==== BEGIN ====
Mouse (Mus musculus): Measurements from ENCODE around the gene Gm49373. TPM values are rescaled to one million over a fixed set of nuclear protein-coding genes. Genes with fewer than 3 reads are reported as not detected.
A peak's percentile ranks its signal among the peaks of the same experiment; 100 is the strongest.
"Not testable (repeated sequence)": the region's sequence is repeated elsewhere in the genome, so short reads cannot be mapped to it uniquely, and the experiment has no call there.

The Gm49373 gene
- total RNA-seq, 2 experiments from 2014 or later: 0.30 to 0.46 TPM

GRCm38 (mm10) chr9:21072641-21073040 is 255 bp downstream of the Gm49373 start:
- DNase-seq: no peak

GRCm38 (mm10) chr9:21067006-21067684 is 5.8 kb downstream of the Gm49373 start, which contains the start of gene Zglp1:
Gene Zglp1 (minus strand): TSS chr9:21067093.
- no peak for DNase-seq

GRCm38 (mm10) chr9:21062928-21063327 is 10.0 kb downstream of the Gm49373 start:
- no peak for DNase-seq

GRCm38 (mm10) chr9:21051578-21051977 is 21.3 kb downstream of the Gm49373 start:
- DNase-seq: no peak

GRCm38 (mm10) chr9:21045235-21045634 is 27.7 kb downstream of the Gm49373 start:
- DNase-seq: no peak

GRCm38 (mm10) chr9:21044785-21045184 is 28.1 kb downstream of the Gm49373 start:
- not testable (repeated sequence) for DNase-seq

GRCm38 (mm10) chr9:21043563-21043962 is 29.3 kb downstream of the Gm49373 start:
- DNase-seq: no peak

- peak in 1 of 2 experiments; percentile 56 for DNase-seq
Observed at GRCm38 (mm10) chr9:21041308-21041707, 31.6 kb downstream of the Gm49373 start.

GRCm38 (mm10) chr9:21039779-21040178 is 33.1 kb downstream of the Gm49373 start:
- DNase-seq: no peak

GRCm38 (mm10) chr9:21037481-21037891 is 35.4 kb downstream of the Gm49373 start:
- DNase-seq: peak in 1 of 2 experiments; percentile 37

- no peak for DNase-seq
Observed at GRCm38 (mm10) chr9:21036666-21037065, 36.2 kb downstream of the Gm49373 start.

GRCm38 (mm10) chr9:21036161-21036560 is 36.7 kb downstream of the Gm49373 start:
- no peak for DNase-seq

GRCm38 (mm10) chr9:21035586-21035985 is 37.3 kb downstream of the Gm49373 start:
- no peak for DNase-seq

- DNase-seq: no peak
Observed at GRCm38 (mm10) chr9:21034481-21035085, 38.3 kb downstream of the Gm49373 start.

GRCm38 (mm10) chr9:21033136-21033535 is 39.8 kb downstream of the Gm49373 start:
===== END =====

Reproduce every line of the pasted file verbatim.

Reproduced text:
Mouse (Mus musculus): Measurements from ENCODE around the gene Gm49373. TPM values are rescaled to one million over a fixed set of nuclear protein-coding genes. Genes with fewer than 3 reads are reported as not detected.
A peak's percentile ranks its signal among the peaks of the same experiment; 100 is the strongest.
"Not testable (repeated sequence)": the region's sequence is repeated elsewhere in the genome, so short reads cannot be mapped to it uniquely, and the experiment has no call there.

The Gm49373 gene
- total RNA-seq, 2 experiments from 2014 or later: 0.30 to 0.46 TPM

GRCm38 (mm10) chr9:21072641-21073040 is 255 bp downstream of the Gm49373 start:
- DNase-seq: no peak

GRCm38 (mm10) chr9:21067006-21067684 is 5.8 kb downstream of the Gm49373 start, which contains the start of gene Zglp1:
Gene Zglp1 (minus strand): TSS chr9:21067093.
- no peak for DNase-seq

GRCm38 (mm10) chr9:21062928-21063327 is 10.0 kb downstream of the Gm49373 start:
- no peak for DNase-seq

GRCm38 (mm10) chr9:21051578-21051977 is 21.3 kb downstream of the Gm49373 start:
- DNase-seq: no peak

GRCm38 (mm10) chr9:21045235-21045634 is 27.7 kb downstream of the Gm49373 start:
- DNase-seq: no peak

GRCm38 (mm10) chr9:21044785-21045184 is 28.1 kb downstream of the Gm49373 start:
- not testable (repeated sequence) for DNase-seq

GRCm38 (mm10) chr9:21043563-21043962 is 29.3 kb downstream of the Gm49373 start:
- DNase-seq: no peak

- peak in 1 of 2 experiments; percentile 56 for DNase-seq
Observed at GRCm38 (mm10) chr9:21041308-21041707, 31.6 kb downstream of the Gm49373 start.

GRCm38 (mm10) chr9:21039779-21040178 is 33.1 kb downstream of the Gm49373 start:
- DNase-seq: no peak

GRCm38 (mm10) chr9:21037481-21037891 is 35.4 kb downstream of the Gm49373 start:
- DNase-seq: peak in 1 of 2 experiments; percentile 37

- no peak for DNase-seq
Observed at GRCm38 (mm10) chr9:21036666-21037065, 36.2 kb downstream of the Gm49373 start.

GRCm38 (mm10) chr9:21036161-21036560 is 36.7 kb downstream of the Gm49373 start:
- no peak for DNase-seq

GRCm38 (mm10) chr9:21035586-21035985 is 37.3 kb downstream of the Gm49373 start:
- no peak for DNase-seq

- DNase-seq: no peak
Observed at GRCm38 (mm10) chr9:21034481-21035085, 38.3 kb downstream of the Gm49373 start.

GRCm38 (mm10) chr9:21033136-21033535 is 39.8 kb downstream of the Gm49373 start: